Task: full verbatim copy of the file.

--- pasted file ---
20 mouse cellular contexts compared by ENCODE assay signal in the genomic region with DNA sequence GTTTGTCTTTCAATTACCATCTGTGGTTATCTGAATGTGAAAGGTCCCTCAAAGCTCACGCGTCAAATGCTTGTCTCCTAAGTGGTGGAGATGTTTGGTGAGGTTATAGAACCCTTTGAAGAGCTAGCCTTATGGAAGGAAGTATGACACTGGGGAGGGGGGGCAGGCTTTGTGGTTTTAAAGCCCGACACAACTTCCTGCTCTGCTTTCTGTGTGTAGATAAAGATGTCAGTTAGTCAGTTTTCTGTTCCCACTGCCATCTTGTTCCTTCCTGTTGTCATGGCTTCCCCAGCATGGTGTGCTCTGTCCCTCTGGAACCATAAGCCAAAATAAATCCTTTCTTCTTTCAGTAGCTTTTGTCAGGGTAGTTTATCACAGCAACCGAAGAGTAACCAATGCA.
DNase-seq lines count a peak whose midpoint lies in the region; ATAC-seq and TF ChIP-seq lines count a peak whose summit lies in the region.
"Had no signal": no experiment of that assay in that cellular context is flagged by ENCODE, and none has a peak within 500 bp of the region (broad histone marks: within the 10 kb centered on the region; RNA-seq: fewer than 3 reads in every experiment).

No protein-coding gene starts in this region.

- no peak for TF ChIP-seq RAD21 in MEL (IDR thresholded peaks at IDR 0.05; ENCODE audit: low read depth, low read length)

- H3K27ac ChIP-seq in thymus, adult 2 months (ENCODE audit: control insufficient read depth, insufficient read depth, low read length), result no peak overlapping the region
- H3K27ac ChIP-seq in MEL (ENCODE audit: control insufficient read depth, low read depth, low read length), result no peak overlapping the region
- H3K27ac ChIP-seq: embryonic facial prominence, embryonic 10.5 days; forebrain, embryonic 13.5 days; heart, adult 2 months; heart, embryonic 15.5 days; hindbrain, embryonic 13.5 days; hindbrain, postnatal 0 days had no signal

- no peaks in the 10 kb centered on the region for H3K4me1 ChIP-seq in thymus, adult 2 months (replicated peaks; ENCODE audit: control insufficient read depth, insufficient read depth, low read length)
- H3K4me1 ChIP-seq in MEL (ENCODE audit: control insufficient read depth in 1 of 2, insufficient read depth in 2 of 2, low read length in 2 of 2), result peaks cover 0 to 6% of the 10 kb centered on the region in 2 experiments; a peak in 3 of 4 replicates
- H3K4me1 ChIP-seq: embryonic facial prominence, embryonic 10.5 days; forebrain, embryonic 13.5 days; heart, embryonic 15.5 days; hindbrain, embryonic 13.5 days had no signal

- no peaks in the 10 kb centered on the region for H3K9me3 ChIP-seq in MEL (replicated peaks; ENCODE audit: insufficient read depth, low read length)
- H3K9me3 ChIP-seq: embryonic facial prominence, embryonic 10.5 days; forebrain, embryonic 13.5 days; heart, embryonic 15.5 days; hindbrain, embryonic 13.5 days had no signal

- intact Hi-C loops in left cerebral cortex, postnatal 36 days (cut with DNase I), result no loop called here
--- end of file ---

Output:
20 mouse cellular contexts compared by ENCODE assay signal in the genomic region with DNA sequence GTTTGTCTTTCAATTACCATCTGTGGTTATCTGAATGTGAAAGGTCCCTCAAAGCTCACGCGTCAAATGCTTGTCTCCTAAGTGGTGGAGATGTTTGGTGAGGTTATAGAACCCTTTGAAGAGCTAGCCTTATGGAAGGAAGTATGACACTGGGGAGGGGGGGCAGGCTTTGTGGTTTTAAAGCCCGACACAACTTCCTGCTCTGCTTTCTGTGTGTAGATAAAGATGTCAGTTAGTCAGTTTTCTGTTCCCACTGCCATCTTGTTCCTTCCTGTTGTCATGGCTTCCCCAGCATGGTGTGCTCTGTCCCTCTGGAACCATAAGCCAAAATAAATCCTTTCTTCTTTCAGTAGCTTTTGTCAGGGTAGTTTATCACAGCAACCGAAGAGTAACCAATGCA.
DNase-seq lines count a peak whose midpoint lies in the region; ATAC-seq and TF ChIP-seq lines count a peak whose summit lies in the region.
"Had no signal": no experiment of that assay in that cellular context is flagged by ENCODE, and none has a peak within 500 bp of the region (broad histone marks: within the 10 kb centered on the region; RNA-seq: fewer than 3 reads in every experiment).

No protein-coding gene starts in this region.

- no peak for TF ChIP-seq RAD21 in MEL (IDR thresholded peaks at IDR 0.05; ENCODE audit: low read depth, low read length)

- H3K27ac ChIP-seq in thymus, adult 2 months (ENCODE audit: control insufficient read depth, insufficient read depth, low read length), result no peak overlapping the region
- H3K27ac ChIP-seq in MEL (ENCODE audit: control insufficient read depth, low read depth, low read length), result no peak overlapping the region
- H3K27ac ChIP-seq: embryonic facial prominence, embryonic 10.5 days; forebrain, embryonic 13.5 days; heart, adult 2 months; heart, embryonic 15.5 days; hindbrain, embryonic 13.5 days; hindbrain, postnatal 0 days had no signal

- no peaks in the 10 kb centered on the region for H3K4me1 ChIP-seq in thymus, adult 2 months (replicated peaks; ENCODE audit: control insufficient read depth, insufficient read depth, low read length)
- H3K4me1 ChIP-seq in MEL (ENCODE audit: control insufficient read depth in 1 of 2, insufficient read depth in 2 of 2, low read length in 2 of 2), result peaks cover 0 to 6% of the 10 kb centered on the region in 2 experiments; a peak in 3 of 4 replicates
- H3K4me1 ChIP-seq: embryonic facial prominence, embryonic 10.5 days; forebrain, embryonic 13.5 days; heart, embryonic 15.5 days; hindbrain, embryonic 13.5 days had no signal

- no peaks in the 10 kb centered on the region for H3K9me3 ChIP-seq in MEL (replicated peaks; ENCODE audit: insufficient read depth, low read length)
- H3K9me3 ChIP-seq: embryonic facial prominence, embryonic 10.5 days; forebrain, embryonic 13.5 days; heart, embryonic 15.5 days; hindbrain, embryonic 13.5 days had no signal

- intact Hi-C loops in left cerebral cortex, postnatal 36 days (cut with DNase I), result no loop called here